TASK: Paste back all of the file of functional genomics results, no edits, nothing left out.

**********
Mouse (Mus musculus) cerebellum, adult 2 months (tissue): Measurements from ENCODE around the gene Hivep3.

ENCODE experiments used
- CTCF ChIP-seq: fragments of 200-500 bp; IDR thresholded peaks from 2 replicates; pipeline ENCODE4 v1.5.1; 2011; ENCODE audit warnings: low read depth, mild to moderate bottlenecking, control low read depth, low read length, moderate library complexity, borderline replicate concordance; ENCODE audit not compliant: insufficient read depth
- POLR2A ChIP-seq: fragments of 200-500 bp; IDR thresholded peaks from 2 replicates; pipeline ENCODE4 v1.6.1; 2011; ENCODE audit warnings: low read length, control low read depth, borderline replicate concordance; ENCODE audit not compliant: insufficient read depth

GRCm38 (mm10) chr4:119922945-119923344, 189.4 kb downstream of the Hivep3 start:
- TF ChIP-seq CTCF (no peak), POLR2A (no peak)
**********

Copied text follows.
Mouse (Mus musculus) cerebellum, adult 2 months (tissue): Measurements from ENCODE around the gene Hivep3.

ENCODE experiments used
- CTCF ChIP-seq: fragments of 200-500 bp; IDR thresholded peaks from 2 replicates; pipeline ENCODE4 v1.5.1; 2011; ENCODE audit warnings: low read depth, mild to moderate bottlenecking, control low read depth, low read length, moderate library complexity, borderline replicate concordance; ENCODE audit not compliant: insufficient read depth
- POLR2A ChIP-seq: fragments of 200-500 bp; IDR thresholded peaks from 2 replicates; pipeline ENCODE4 v1.6.1; 2011; ENCODE audit warnings: low read length, control low read depth, borderline replicate concordance; ENCODE audit not compliant: insufficient read depth

GRCm38 (mm10) chr4:119922945-119923344, 189.4 kb downstream of the Hivep3 start:
- TF ChIP-seq CTCF (no peak), POLR2A (no peak)